I do prefer to have the gauges on hand - I've got plug gauges up to 1.5" and a few smaller ring gauges. Just seems that every time an NPT job comes by it's a screamer.

I've got a few fittings around the shop so I'll have a go at measuring over threads just to see if it works well. I wasn't sure given the mic wouldn't want to sit flush but that makes sense to account for the taper. I also wasn't sure about exactly where to measure from to get an accurate result - am I in tolerance or is it just rotated 1/8 a turn from where I should be?

A worn straight thread gauge is not the same as a worn taper. (or maybe should be worded in vs/vs?)

If you are working in dry seal, then that may be a horse of a 'nother colour, but for basic NPT, BAH!



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Think Snow Eh!
Ox
 
I checked a bunch of Harbor Freight pnuematic fittings with female threads (they were leakers so got replaced) with a certified thread gage, and low and behold, right on the money, the L1 land was Exactly flush with the start of the threads on the fitting. Quite suprised was I.

Better then my customers get, I aim for +/- 1/2 turn as a tolerance.
 
I checked a bunch of Harbor Freight pnuematic fittings with female threads (they were leakers so got replaced) with a certified thread gage, and low and behold, right on the money, the L1 land was Exactly flush with the start of the threads on the fitting. Quite suprised was I.

Better then my customers get, I aim for +/- 1/2 turn as a tolerance.
I've had Rapidair fittings that leaked before. L1 was ok but crest truncation was way too much, creating a large leak path.
 
Well either way, the crests is a Dryseal (NPTF) spec.
NPT by it'self is (can be) a rather crude application.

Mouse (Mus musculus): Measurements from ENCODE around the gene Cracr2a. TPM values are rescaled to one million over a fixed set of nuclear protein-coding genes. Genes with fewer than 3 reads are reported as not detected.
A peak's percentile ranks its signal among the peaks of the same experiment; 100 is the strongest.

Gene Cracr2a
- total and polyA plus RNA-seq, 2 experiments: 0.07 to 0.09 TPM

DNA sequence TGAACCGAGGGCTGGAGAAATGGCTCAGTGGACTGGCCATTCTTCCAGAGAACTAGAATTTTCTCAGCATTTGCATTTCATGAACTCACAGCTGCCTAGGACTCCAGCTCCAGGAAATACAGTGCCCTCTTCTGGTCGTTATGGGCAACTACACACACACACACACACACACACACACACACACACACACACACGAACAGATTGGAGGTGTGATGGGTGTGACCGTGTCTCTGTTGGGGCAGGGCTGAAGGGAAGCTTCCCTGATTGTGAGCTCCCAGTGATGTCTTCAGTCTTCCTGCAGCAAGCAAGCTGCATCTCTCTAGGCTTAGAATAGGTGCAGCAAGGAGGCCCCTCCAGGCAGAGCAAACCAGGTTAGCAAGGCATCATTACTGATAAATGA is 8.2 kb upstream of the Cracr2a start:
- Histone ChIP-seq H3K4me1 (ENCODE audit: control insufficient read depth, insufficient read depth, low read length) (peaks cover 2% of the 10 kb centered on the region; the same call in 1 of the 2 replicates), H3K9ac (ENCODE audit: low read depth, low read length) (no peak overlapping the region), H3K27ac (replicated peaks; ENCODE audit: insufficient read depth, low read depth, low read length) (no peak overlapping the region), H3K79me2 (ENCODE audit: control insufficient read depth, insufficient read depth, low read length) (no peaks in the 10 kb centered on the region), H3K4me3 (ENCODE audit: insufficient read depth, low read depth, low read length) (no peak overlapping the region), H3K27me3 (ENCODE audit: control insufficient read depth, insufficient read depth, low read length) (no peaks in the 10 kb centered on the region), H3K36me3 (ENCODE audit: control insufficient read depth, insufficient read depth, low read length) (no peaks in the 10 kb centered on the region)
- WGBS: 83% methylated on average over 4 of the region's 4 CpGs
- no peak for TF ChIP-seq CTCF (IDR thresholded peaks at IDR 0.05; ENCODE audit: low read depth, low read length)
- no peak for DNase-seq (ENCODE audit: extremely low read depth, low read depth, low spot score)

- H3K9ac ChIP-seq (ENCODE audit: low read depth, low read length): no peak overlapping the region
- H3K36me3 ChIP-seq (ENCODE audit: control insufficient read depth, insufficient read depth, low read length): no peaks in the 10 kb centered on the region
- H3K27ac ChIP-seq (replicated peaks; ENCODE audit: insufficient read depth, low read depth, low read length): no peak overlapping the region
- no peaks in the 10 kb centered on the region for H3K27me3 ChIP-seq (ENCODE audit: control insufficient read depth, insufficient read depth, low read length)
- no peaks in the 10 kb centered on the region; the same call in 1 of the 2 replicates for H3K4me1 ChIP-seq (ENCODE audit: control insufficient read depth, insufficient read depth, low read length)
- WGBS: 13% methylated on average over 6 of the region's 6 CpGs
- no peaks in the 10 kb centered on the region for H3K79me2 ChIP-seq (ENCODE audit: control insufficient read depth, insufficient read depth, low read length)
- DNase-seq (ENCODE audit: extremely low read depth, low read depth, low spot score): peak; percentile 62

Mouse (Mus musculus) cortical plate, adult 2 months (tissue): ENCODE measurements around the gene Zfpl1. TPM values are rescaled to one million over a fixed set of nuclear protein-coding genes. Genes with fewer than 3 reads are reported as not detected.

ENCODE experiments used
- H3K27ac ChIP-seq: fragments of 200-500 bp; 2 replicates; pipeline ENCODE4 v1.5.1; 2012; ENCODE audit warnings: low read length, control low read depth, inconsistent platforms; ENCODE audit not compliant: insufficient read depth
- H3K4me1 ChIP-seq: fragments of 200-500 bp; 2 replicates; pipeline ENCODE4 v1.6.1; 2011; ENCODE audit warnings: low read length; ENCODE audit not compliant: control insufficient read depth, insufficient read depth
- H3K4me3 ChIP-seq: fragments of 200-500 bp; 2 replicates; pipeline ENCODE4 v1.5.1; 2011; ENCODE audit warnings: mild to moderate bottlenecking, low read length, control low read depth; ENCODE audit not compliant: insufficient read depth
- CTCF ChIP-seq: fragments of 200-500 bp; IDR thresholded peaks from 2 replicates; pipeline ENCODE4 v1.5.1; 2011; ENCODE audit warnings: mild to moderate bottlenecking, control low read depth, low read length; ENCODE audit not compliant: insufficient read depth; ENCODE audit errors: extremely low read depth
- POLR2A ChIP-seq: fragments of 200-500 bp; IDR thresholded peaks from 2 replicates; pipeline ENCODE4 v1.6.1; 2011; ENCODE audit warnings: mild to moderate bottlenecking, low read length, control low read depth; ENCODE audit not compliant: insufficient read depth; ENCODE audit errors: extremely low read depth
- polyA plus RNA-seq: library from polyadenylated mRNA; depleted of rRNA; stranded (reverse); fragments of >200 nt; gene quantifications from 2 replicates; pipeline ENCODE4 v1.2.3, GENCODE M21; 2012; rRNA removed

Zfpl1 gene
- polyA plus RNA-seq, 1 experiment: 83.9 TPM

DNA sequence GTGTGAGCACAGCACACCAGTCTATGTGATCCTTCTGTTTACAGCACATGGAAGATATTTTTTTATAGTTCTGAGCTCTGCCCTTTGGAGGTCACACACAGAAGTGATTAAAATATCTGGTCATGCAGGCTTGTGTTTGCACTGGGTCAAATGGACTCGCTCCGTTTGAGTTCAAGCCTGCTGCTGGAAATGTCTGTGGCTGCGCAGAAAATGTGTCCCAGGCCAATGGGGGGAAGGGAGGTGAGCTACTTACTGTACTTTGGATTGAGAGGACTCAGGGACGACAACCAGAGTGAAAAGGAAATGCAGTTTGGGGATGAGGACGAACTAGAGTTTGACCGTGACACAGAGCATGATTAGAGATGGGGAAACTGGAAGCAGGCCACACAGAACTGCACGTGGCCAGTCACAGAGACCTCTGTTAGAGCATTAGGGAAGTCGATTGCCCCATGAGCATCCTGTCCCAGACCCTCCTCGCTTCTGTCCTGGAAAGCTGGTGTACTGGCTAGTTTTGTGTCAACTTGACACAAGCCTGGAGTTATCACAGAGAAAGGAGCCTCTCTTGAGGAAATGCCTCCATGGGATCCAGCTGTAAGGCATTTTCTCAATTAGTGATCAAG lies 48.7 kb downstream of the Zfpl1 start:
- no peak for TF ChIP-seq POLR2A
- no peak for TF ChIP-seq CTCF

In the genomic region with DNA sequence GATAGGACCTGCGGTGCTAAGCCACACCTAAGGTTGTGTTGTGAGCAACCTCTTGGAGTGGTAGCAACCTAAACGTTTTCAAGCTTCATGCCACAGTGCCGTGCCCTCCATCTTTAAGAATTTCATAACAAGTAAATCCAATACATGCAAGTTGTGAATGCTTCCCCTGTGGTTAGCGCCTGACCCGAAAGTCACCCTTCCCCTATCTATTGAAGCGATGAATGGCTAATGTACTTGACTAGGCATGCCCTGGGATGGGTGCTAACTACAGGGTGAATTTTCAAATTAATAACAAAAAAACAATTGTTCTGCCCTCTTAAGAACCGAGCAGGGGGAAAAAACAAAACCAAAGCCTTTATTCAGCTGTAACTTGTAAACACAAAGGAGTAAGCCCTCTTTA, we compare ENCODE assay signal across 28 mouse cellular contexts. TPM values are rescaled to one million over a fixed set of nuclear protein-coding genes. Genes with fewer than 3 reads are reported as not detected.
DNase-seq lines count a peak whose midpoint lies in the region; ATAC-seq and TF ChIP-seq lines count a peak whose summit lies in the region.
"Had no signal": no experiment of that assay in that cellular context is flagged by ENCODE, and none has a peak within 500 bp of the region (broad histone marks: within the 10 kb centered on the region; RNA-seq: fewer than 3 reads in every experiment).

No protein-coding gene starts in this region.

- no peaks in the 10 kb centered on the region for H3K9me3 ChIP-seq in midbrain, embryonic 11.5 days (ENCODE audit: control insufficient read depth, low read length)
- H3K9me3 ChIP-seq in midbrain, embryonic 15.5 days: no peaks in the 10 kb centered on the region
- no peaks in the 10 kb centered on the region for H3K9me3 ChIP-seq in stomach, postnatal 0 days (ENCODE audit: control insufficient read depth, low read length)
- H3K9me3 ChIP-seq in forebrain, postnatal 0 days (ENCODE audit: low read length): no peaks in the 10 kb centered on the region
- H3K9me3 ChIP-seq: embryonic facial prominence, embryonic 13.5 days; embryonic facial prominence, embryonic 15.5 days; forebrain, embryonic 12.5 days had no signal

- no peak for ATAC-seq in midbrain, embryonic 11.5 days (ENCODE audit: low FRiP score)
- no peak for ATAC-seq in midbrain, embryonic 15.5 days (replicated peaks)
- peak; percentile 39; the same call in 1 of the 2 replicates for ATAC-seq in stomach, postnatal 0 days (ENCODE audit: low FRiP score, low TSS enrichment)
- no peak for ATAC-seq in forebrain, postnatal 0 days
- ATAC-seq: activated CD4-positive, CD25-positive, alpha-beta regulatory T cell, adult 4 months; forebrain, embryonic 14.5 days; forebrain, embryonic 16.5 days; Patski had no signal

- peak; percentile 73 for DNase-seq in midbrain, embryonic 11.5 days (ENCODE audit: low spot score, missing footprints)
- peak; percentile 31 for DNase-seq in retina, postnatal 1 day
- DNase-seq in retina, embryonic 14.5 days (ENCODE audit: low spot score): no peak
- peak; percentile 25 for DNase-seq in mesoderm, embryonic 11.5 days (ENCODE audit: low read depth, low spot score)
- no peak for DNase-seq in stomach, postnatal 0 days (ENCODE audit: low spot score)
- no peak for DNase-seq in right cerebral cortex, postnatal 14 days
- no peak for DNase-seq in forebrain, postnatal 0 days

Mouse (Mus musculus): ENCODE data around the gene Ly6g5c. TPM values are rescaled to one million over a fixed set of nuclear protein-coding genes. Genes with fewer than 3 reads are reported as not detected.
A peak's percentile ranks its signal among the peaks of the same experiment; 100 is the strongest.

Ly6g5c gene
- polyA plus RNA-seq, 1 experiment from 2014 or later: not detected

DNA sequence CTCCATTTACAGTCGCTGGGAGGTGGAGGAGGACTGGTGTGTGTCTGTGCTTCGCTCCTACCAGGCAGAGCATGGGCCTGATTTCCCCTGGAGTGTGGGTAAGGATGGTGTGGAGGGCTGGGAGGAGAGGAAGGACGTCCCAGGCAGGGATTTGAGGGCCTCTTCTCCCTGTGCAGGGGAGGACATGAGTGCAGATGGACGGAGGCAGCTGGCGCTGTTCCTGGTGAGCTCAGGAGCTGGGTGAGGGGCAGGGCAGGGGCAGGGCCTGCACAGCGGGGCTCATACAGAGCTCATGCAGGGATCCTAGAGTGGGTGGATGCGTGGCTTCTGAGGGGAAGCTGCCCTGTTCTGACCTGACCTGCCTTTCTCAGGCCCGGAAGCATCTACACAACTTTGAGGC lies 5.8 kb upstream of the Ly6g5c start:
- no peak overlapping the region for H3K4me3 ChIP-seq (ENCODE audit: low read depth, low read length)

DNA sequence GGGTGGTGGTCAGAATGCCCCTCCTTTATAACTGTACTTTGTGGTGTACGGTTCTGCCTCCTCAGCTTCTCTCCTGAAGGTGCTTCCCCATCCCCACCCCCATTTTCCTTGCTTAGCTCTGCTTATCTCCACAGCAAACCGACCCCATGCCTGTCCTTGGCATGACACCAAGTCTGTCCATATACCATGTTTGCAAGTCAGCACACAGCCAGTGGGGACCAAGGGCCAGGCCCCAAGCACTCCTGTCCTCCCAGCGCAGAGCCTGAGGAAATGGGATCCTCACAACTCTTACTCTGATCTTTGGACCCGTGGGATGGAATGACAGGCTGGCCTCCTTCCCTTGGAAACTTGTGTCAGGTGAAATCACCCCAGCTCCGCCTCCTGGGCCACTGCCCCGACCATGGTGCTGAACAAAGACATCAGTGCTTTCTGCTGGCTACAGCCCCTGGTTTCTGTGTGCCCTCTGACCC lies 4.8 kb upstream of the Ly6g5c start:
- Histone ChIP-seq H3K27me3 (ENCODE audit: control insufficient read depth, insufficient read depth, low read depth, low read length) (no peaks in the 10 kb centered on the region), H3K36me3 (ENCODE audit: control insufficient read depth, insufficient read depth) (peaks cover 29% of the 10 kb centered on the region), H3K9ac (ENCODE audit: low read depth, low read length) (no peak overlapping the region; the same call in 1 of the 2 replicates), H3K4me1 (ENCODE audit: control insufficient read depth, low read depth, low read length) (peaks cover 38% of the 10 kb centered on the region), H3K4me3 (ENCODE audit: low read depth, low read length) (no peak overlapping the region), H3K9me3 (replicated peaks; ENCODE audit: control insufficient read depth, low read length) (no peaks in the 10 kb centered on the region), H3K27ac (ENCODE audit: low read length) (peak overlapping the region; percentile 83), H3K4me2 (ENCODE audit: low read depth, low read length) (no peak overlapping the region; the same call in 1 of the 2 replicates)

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Think Snow Eh!
Ox
 
Is there a way to inspect an external NPT thread without the use of a gauge?

I've got a customer who wants me to machine a 2" external thread on a part but it's a pretty urgent job and the lead time on a ring gauge is too long. Is it possible to accurately measure the threads without the use of a gauge with basic metrology equipment (micrometers, thread wires etc)
Cut the thread on a pipe machine with sharp dies, I like to "season" the threads to its mate with oil and tighten/loosen a couple times. Should be good to go. Forget the gage on a one off, its custom anyway.
 
Cut the thread on a pipe machine with sharp dies, I like to "season" the threads to its mate with oil and tighten/loosen a couple times. Should be good to go. Forget the gage on a one off, its custom anyway.
Whether it just needs to work or needs to be to spec depends on your customers.

If I forgot the gauge, even on a one-off, I would get it back with a nice nastygram from the customer.

Then I'd have to buy the gauge anyway, make another part, and provide a written reason the part was non-conforming in the first place, and provide details on preventing further non-conforming parts. And have egg on my face.

As for the pipe machine, most of us aren't threading nipples. About impossible to thread special fittings on a pipe machine.